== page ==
By Cody Mello-Klein | [email protected]
Memories are powerful, and none more so than childhood memories. Those foundational experiences hold sway over people for their entire lives, even if they think they’ve outgrown them.
As Stephanie Dimond explored the empty rooms and hallways of her childhood home on Gibbon Street in Old Town, she came face-to-face with those memories. An experienced architect at Dimond Adams Design, Dimond was able to point out period specific details in the three-floor home, which dates back to the early 1800s.
However, she often ditched the architectural jargon and fell down memory lane, as the various nooks and crannies of a home she knew so well stripped back the layers of time. Now, faced with the prospect of selling the home, Dimond hopes to find someone who can honor the historic nature of the building as well as the place it holds in her heart.
“So far, I’ve only shown the house to a handful of people who’ve expressed interest in it because I really would like it to go to someone who will take care of it and do right by it. It’s an awesome house,” Dimond said. “… It’s bittersweet. I’d love to keep the house in the family and fix it up.”
Dimond, her parents and her two siblings moved from their Duke Street home into the house on Gibbon Street in 1967, but they were not alone. The building had been converted into a series of apartments in the 1930s, and when the Dimonds moved in, the first floor still functioned as two studio apartments.
As they waited for the first-floor tenants’ leases to expire, for the first two years of their time on Gibbon Street, the Dimond family lived on the second and third floors of their new home. The second floor included a living room, kitchen, dining room and her parents’ bedroom and bathroom, while the third floor included three bedrooms, a bathroom and playroom for Dimond and her siblings.
Dimond said that, as a child, it took her time to adjust to her family’s new lifestyle.
“I was really sick once and delirious, and – I don’t remember this, but I’ve been told – I was complaining about our ‘temporary hotel’ and why I didn’t want to be here and I wanted to go back home,” Dimond said. “Got out of that phase, though.”
By 1969, the tenants had moved out, and Dimond’s parents got to work on the ground floor space. It required significant changes to transform two separate apartments into a single space that would work for an entire family.
An entryway vestibule with mailboxes for the tenants had to be removed, creating space for a larger foyer. The kitchen in the back of the ground floor was renovated and updated, and the path from the large living room to a kitchenette was blocked off and rerouted to create a path directly from the foyer to the dining room.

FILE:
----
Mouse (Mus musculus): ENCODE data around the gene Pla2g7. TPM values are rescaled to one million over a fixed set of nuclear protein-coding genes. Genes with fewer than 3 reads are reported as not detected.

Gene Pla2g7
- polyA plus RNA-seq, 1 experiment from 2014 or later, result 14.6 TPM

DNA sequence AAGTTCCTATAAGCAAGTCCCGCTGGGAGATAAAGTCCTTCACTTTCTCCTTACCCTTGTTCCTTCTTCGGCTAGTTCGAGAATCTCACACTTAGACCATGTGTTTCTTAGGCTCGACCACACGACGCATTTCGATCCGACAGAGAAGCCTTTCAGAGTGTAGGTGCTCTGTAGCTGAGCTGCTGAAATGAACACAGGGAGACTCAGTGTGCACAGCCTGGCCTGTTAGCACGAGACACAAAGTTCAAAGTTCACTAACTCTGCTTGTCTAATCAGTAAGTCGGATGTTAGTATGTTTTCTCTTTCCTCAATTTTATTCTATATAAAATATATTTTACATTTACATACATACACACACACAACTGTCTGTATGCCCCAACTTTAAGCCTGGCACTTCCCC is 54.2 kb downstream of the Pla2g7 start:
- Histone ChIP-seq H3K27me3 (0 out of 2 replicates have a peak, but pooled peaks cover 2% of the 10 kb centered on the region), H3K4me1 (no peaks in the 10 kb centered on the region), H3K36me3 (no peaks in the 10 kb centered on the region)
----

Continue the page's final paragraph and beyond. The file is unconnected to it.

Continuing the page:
Dimond’s parents completed the ground floor in 1970. However, the more they worked on the home, the more they discovered about its history and the more they tried to honor that history, Dimond said. The small details were just as important as the major changes to the ground floor.
“I’d come home from school every day and my mom would be sitting on the steps with an acetylene torch burning the paint off because she discovered they were tiger maple. So, once she figured that out, then she did the entire run,” Dimond said.
Dimond also recalled her mother painting the trim throughout the house a color known as Apollo room blue, which was, at the time, considered historically accurate.
“All the walls were white, but the trim was always Apollo room blue because that was a color they discovered in Williamsburg and thought that was an appropriate color for the period,” Dimond said. “What was later discovered was that that was a faded version of the color. … But my mother liked the Apollo room blue, so it stayed that way.”
Every member of the family was involved in the process — from demolition to painting. Dimond said she got her first taste of construction work while helping her father open up a wall between a hallway and the dining room.
“He handed me a pickaxe, and he said, ‘Hit that wall,’” Dimond said. “I was hitting it and getting pretty tired, and I said, ‘When do I stop?’ [His response:] ‘When you’re on the other side.’”